“I had so many people from the music world who offered to help. Darren Shoemaker helped a lot. He and I pulled up the old hardwood floor. A lot of friends came to help. My parent’s church in North Carolina came to help put the new floors in.”
But because he used credit cards for some of the work, he didn’t qualify for any of the money raised at various Nashville celebrity events.
Ashby says that he is still paying down credit cards 7 years later, and spent three years working on a cruise ship to earn the money to do so. It wasn’t the job he wanted, but he did what he had to do.
He wanted to tell his story so that people understood that the Bluegrass Trust Fund is for real. Both MusiCares, an agency of The Grammy Foundation, and the Trust Fund were important parts of his recovery. Of the nearly $75,000 he had to find to get his house repaired, Frank says that the largest donation came from IBMA.
“I’m living proof that if you have a need, and are trying to do the right thing, they are there to help you.”
These days, Ashby is working as a free lance musician, filling in as needed with top groups like The Earls Of Leicester, The Crowe Brothers, and playing in town with The Likely Culprits. He is also one half of The Darrell Brothers, a bluegrass comedy duo whose quirky videos have been viewed hundreds of thousands of times online. The Brothers are hopeful of starting up a Darrell Brothers podcast, and are exploring some possible television opportunities.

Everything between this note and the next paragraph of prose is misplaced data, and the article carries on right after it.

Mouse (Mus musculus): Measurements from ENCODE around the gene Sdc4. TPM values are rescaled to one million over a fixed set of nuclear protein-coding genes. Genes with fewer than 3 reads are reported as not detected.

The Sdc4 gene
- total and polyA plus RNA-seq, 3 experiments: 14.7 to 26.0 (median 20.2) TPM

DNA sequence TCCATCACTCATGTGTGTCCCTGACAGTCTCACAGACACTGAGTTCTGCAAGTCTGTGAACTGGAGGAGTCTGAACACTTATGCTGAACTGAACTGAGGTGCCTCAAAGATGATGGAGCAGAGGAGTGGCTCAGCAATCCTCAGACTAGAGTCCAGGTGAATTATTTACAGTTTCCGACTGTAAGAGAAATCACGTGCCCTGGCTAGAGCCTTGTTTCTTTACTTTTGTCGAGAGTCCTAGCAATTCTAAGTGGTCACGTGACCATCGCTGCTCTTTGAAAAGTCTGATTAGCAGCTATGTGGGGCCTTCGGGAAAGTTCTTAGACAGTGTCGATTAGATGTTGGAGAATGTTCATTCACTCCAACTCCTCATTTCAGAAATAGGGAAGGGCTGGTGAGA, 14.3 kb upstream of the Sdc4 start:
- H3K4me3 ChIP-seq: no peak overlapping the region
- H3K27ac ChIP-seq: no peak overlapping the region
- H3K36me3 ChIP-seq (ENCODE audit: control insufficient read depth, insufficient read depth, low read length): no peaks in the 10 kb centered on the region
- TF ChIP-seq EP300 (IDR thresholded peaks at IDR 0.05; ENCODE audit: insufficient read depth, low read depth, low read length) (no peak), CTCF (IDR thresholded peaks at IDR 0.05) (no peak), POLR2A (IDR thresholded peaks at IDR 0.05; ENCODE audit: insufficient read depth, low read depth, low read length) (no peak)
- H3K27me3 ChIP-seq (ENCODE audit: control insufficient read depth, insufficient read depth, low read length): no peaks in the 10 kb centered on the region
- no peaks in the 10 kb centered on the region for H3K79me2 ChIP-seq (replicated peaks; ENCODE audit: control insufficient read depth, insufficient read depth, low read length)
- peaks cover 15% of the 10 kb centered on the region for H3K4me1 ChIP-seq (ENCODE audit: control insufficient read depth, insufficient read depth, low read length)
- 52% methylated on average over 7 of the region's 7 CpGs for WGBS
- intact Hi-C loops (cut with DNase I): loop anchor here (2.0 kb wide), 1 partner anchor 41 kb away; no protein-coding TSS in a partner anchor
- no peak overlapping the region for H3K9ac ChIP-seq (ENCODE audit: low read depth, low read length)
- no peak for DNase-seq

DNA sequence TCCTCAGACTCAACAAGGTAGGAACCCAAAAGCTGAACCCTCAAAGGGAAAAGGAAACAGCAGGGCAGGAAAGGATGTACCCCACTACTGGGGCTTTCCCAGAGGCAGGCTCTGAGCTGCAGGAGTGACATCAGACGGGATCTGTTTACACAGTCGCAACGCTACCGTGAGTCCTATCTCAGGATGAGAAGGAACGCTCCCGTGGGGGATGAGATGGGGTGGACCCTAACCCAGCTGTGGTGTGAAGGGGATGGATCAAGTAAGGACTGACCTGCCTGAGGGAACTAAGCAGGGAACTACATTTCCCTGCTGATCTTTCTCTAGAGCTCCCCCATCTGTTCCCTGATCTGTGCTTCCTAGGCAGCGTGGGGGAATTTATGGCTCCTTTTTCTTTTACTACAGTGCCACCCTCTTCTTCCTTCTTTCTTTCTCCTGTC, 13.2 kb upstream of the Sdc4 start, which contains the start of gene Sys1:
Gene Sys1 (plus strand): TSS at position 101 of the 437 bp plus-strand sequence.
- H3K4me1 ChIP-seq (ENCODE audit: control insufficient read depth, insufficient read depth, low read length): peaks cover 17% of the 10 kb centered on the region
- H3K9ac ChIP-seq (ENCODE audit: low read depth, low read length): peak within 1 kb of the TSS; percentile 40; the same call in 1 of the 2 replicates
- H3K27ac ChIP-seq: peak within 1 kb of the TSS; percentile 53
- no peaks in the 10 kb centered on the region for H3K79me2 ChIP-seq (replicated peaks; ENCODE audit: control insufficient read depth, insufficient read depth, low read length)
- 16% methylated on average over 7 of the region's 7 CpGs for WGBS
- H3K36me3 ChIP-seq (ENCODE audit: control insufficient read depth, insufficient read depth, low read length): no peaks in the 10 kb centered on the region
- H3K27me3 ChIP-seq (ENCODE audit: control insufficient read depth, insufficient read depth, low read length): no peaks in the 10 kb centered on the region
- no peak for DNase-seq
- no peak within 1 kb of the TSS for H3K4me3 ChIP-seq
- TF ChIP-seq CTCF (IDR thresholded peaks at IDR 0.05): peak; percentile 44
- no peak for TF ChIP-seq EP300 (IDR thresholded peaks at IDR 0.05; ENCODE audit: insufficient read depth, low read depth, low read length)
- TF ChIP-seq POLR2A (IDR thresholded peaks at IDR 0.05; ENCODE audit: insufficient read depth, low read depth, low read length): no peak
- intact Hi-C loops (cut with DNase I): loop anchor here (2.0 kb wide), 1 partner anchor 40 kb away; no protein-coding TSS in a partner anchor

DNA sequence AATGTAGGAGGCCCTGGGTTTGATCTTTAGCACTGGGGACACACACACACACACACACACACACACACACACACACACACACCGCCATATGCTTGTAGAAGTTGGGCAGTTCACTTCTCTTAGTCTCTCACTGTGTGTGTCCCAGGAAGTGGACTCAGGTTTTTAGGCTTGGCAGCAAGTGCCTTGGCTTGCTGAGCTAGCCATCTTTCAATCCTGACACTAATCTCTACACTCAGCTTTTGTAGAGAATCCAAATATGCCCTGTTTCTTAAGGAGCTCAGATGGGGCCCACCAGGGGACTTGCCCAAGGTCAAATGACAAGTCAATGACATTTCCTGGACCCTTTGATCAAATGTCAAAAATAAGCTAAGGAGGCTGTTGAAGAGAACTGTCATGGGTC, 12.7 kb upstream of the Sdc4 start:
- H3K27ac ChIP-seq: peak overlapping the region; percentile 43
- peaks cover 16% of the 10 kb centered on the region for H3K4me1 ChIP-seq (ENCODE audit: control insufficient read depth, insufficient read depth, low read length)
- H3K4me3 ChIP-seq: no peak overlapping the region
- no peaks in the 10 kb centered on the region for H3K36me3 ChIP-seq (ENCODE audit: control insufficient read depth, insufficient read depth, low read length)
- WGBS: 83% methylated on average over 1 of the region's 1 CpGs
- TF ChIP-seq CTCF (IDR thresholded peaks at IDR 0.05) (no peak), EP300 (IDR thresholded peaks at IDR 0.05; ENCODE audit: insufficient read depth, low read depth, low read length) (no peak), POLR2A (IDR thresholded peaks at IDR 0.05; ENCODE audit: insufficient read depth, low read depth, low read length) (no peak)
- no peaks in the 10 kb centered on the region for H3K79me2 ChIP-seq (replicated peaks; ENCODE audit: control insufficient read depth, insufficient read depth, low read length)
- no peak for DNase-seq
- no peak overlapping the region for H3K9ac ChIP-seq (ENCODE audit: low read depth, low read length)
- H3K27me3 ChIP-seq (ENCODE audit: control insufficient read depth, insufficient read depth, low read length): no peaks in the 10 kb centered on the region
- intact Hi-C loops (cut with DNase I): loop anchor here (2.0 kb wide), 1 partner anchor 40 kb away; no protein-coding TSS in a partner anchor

More information about the Bluegrass Trust Fund can be found online, including applications for assistance and information on how you can donate directly.
Tickets for the Wide Open Bluegrass Festival can also be purchased online, with discounts offered to IBMA members. Performances are scheduled by Hot Rize, Travelin’ McCourys, Doyle Lawson & Quicksilver, Balsam Range, Sister Sadie, Flatt Lonesome, Lonesome River Band, and many more. If you can’t attend, consider buying tickets for some young pickers who would love to see the show, knowing that a large part of the cost will end up with the Trust Fund.